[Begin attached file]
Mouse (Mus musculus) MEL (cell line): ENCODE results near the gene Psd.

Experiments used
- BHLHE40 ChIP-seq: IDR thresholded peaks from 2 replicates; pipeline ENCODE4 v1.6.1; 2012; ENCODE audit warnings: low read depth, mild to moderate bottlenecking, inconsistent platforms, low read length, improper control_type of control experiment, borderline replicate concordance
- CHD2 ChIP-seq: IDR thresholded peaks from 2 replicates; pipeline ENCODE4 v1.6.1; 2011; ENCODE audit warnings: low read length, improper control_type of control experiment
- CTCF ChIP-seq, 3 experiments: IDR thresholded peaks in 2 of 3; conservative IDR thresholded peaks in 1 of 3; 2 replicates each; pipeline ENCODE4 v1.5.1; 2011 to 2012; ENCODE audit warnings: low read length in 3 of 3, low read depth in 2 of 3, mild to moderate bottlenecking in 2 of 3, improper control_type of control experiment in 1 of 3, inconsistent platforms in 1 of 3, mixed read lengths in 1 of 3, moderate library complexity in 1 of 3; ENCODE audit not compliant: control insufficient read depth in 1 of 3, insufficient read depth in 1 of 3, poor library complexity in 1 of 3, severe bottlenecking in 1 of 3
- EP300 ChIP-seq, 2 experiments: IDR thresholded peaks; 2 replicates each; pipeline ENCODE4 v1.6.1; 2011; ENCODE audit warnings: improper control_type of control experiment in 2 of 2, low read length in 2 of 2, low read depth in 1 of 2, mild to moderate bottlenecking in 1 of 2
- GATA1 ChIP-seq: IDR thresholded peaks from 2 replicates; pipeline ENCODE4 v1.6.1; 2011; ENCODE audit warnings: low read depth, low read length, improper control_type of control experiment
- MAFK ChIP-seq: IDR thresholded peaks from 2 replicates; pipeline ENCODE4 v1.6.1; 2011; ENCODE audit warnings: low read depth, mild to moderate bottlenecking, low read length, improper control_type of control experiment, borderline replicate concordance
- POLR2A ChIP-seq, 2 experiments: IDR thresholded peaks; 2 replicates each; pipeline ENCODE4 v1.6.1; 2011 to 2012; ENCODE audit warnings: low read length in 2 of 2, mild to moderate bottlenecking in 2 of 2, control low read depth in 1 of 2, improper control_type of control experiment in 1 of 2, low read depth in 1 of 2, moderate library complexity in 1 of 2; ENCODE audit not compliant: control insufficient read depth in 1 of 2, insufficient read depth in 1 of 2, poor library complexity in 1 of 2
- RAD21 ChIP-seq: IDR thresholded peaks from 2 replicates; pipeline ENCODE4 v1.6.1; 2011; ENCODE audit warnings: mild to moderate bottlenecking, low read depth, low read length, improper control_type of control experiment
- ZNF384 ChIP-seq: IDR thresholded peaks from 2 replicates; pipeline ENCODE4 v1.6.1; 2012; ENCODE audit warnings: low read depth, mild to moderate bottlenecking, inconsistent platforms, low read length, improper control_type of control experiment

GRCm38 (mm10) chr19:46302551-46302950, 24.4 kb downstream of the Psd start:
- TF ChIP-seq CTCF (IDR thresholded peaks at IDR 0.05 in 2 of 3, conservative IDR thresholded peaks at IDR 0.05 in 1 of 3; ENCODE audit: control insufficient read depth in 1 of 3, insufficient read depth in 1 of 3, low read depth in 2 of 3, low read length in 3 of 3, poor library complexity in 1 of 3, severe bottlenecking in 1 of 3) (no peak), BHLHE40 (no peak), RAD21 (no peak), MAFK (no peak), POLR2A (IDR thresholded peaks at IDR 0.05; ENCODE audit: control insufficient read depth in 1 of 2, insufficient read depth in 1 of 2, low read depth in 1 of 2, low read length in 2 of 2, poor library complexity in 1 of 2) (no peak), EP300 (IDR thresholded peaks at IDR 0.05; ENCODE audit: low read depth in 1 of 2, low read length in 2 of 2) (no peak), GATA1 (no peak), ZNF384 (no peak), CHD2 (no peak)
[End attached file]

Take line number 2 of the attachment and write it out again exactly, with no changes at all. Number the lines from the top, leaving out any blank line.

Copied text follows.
Experiments used